Approximately 150 protestors faced off against 150 counter-protestors today in St. Petersburg’s first official pride rally held in the Russian city since a new law banning gay “propaganda” took effect last month.
President Obama might be changing minds with his support for marriage equality, at least among African-American voters, a new poll shows.
State law required Oklahoma's Republican governor to pick a Democrat for its Election Board, but the gay man she selected as most qualified isn't even getting a vote. Jim Roth was Gov. Mary Fallin's choice for the state's election board, having to name someone from a list provided by Democrats. Local newspapers point out Roth's long list of qualifications, including a term on the statewide Corporation Commission, and two terms as county commissioner.
Advocates praise the new Justice Department standards, though questions remain about separate rules for immigration detention, to be finalized by the Department of Homeland Security.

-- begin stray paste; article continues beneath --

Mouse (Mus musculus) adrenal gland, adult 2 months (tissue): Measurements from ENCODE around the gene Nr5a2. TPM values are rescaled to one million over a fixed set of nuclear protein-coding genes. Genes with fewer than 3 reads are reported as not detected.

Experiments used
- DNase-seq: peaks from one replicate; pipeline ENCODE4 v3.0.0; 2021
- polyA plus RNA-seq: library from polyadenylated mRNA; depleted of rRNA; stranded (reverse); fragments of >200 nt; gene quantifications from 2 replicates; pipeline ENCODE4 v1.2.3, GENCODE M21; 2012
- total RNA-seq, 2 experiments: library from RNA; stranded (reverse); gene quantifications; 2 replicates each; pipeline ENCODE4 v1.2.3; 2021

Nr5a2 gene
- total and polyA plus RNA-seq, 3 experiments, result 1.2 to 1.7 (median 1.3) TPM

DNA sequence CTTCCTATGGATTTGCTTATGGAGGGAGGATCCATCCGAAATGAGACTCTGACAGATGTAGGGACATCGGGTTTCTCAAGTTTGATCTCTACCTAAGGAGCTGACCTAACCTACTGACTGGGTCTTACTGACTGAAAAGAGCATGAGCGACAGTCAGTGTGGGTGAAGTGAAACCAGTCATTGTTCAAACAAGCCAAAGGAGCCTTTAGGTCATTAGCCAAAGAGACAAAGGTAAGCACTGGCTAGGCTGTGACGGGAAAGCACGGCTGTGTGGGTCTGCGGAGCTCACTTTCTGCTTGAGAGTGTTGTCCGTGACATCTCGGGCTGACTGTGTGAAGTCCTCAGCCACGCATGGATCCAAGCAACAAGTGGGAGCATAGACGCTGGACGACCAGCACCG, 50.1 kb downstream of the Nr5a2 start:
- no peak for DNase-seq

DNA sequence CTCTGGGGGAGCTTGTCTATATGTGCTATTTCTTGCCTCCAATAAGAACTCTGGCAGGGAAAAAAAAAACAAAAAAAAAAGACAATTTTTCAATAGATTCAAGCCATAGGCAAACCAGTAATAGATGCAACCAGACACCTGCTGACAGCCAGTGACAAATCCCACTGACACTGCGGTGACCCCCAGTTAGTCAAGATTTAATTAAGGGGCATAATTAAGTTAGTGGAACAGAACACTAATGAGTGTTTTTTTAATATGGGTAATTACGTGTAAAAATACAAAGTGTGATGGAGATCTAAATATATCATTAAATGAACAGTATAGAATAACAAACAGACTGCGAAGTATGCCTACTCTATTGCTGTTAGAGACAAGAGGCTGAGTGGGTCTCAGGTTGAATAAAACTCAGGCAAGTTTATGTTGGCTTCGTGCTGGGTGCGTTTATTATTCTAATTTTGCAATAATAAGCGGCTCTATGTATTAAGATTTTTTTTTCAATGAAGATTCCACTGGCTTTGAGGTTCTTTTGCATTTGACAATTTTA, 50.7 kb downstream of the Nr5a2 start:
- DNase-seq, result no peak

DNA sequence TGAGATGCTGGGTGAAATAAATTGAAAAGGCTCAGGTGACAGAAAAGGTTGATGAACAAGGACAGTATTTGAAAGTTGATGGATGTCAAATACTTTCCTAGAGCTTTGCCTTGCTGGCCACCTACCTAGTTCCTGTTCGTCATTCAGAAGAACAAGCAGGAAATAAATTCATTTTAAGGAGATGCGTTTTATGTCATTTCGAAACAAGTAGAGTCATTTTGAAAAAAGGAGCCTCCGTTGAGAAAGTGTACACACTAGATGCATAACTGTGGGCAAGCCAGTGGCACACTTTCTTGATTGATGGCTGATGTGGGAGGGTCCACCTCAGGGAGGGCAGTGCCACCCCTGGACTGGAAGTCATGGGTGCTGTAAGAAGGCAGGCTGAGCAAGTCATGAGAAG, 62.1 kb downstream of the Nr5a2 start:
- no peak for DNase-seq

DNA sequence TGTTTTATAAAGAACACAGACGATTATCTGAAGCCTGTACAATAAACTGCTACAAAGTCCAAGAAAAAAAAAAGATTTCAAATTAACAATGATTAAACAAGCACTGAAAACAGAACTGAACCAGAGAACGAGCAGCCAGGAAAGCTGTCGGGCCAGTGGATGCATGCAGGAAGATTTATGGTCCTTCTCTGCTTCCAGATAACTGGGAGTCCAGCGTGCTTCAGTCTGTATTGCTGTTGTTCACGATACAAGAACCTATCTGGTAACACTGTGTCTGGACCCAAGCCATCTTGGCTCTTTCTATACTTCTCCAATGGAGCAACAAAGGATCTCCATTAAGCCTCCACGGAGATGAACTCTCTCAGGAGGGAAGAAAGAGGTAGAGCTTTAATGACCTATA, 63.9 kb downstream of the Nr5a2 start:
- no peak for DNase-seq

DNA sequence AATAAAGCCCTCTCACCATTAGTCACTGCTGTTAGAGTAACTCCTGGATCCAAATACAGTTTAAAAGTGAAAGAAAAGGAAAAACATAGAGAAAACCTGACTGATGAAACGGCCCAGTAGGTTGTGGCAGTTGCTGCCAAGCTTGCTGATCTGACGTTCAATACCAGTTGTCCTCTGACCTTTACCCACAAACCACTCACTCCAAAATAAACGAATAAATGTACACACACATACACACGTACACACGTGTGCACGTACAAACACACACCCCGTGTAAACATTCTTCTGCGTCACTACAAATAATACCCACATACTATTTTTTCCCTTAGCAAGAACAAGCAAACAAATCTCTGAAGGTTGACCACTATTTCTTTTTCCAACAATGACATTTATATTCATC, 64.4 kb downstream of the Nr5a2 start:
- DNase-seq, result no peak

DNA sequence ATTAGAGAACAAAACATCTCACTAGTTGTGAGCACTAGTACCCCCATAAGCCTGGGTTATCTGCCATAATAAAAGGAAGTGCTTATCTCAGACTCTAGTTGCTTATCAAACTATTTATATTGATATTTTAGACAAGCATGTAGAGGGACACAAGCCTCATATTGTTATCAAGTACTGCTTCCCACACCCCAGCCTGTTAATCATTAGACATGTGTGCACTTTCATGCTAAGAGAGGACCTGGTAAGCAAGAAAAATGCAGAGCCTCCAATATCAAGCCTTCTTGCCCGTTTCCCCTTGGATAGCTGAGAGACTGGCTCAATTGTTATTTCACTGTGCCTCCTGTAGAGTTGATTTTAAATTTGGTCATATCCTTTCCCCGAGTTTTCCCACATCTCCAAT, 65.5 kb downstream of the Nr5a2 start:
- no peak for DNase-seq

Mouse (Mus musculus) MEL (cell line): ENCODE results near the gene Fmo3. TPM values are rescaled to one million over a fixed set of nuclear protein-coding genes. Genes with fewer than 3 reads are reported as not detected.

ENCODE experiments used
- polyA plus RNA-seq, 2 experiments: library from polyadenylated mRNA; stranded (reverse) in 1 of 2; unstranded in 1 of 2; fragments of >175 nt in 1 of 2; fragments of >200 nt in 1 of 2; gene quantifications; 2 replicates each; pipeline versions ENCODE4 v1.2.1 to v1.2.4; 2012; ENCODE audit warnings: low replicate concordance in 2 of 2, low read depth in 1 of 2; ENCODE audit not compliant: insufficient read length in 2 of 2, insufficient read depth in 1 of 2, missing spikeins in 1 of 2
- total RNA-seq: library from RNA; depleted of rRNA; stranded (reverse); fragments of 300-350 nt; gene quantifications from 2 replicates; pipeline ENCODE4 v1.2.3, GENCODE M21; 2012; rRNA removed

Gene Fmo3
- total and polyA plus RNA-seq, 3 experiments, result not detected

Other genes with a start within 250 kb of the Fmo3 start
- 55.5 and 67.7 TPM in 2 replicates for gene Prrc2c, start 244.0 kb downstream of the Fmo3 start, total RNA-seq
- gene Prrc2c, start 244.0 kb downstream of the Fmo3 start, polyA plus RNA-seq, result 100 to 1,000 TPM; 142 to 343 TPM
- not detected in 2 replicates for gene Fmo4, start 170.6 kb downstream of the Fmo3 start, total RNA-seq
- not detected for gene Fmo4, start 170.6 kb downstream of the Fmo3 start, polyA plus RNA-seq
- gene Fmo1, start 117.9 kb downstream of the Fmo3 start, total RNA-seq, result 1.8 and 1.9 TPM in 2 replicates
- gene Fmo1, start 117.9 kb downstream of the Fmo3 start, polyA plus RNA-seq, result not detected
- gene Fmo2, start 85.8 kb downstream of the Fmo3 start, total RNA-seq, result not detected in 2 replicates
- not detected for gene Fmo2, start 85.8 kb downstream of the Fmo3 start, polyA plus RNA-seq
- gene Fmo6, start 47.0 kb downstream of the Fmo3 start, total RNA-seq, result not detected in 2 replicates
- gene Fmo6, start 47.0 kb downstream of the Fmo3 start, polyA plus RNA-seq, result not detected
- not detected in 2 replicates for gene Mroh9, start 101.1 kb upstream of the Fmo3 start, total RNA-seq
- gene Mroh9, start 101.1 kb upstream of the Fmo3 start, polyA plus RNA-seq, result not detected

One of the most notorious antigay figures admitted during a radio interview this week that he once felt same-sex attraction but claims the culture overcame it. Paul Cameron had most recently claimed that President Obama is secretly gay and reiterated that "the plausibility is growing" during an interview on David Pakman's radio show. Cameron, now the chairman of the Family Research Institute, still calls himself a psychologist though he was kicked out of the American Psychological Association for his debunked views.
A new poll finds that most people by now have heard about Mitt Romney's past as an antigay bully and more than two-thirds aren't bothered one bit by it. Ipsos asked poll respondents via the Internet about a Washington Post report that while Romney was in prep school, he led a "posse" of students who held down and forcibly cut the hair of a fellow high-schooler while the student cried, screamed and called for help.
Virginia delegate Bob Marshall, who helped orchestrate the defeat of gay judicial nominee Tracy Thorne-Begland this week, explained his opposition by saying, “Sodomy is not a civil right.”
MNSBC's Rachel Maddow and comedian Jane Lynch talked Wednesday about how President Obama's support for marriage affected them personally. "I felt like half of me had to have a talk with the other half," Maddow said of the internal conflict of being a political journalist who is a lesbian. She said journalists were missing the point, and that the real importance of the president's statement is its potential to change minds. Lynch said the president's statement had awakened something in her.